Moderna vax has more side effects than Pfizer/BioNTech: Study
In a first, a new study has pointed out that those taking the Moderna vaccine have reported more side effects than people who get the Pfizer/BioNTech jabs
In a first, a new study has pointed out that those taking the Moderna vaccine have reported more side effects than people who get the Pfizer/BioNTech jabs.
The study, published in the journal JAMA, analysed reports collected via a Centers for Disease Control and Prevention (CDC) programme called v-safe that tracks side effects in vaccine recipients.
A total of 3,643,918 people were enrolled in v-safe and completed at least one health survey within seven days following their first vaccine dose before February 21, and 1,920,872 v-safe participants reported receiving a second vaccine dose and completed at least one daily health survey within seven days following the second dose.
Nearly 70 per cent of those said they had some kind of injection site reaction, like pain or swelling, and half had generalised reaction like fatigue or chills.
"A greater percentage of participants who received the Moderna vaccine, compared with the Pfizer-BioNTech vaccine, reported reactogenicity; this pattern was more pronounced after the second dose," the researchers noted.
Reactogenicity refers to a subset of reactions that occur soon after vaccination.
People who got a Moderna shot were more likely to have a side effect -- 73 per cent had an injection site reaction, compared with 65 per cent of people who had a Pfizer/BioNTech dose.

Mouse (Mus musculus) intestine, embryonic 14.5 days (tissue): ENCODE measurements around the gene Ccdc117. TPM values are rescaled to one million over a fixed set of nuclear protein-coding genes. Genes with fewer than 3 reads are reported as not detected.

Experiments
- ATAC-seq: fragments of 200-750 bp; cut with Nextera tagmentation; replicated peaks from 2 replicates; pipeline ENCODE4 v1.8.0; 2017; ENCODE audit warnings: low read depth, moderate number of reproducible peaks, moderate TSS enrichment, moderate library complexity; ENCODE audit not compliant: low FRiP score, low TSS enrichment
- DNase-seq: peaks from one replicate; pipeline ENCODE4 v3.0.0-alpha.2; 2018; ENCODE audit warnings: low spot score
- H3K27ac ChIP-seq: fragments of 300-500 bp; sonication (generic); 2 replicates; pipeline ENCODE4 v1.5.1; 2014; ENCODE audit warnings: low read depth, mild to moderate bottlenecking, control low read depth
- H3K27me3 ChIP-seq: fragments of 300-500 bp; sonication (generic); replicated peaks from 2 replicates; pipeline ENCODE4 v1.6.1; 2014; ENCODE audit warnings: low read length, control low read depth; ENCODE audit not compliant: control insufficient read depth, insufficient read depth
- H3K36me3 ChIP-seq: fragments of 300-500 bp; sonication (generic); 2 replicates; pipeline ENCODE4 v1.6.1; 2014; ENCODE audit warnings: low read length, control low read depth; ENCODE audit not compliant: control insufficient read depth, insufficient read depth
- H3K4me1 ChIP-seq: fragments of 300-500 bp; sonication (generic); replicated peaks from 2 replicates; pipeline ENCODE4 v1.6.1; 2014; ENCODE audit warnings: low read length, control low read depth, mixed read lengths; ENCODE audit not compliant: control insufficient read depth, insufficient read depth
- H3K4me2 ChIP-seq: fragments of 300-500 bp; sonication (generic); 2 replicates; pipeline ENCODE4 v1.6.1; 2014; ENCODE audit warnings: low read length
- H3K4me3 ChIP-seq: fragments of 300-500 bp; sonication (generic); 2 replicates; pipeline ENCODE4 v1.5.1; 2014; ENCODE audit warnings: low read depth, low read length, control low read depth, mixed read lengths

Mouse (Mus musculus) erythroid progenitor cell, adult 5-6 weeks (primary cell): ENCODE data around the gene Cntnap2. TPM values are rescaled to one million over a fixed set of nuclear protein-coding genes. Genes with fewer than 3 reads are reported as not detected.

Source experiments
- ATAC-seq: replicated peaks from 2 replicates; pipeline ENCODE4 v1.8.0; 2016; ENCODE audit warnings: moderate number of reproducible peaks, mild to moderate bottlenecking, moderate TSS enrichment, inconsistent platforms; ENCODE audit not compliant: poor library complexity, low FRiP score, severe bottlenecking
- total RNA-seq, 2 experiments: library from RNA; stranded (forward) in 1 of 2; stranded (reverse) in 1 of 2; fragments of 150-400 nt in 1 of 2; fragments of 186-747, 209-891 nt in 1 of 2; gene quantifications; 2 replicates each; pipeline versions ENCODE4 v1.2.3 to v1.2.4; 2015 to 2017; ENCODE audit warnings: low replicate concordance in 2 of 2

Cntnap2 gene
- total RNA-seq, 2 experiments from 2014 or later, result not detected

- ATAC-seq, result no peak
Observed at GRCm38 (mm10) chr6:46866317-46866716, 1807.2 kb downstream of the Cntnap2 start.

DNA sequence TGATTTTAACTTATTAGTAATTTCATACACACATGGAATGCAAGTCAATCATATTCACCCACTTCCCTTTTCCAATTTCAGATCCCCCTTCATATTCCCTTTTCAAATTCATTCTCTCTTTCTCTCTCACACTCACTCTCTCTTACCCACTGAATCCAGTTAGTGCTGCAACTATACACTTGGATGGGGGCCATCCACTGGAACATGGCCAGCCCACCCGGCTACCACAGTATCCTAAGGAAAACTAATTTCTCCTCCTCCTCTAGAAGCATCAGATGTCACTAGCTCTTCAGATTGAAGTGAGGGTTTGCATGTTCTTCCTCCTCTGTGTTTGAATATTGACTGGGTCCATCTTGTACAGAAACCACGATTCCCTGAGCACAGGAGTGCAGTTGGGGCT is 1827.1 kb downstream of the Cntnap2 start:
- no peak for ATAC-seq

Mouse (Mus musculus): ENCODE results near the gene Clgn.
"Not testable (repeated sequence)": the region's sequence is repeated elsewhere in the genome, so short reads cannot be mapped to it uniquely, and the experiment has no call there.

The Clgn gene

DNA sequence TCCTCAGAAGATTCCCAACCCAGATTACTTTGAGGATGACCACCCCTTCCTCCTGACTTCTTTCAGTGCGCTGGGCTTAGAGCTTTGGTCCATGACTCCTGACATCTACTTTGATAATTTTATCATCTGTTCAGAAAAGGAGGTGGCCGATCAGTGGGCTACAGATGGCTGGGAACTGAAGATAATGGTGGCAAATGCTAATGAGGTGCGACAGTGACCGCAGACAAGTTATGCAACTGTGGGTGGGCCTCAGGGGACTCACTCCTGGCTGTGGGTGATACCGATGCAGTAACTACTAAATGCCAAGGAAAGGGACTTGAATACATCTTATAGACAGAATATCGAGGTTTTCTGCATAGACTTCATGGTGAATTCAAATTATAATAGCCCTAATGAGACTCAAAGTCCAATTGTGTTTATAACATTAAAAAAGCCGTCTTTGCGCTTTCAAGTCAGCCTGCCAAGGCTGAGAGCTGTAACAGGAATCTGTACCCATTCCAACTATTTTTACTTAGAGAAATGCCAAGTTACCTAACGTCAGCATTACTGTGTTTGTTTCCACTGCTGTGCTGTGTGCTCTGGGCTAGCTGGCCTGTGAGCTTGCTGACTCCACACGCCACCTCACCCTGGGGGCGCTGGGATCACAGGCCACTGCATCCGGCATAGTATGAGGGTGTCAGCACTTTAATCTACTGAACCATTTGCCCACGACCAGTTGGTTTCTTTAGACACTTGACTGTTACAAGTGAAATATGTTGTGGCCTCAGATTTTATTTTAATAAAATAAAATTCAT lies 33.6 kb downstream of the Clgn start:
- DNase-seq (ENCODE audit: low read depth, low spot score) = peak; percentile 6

Nearly 51 per cent of Moderna recipients had full-body symptoms, compared with 48 per cent of people who got the Pfizer/BioNTech shot.
The gap widened after the second dose.
Almost 82 per cent of people getting their second Moderna shot had injection site pain versus just under 69 per cent of people with Pfizer/BioNTech, reports The Verge.
"Overall, 74 per cent of people said they had general reactions after their Moderna shot, compared with 64 per cent of people getting Pfizer/BioNTech," the report said on Tuesday.
People over 65 were also less likely to have side effects than people under 65, regardless of which vaccine they received.
"Data from millions of v-safe participants indicate that injection site pain is common after both the first and second doses of either mRNA-based vaccine," the study noted.
Systemic reactions, including fatigue, headache, myalgia, chills, fever, and joint pain, occurred in participants after the first dose, although they were more frequently reported after the second dose among both Pfizer-BioNTech and Moderna vaccine recipients.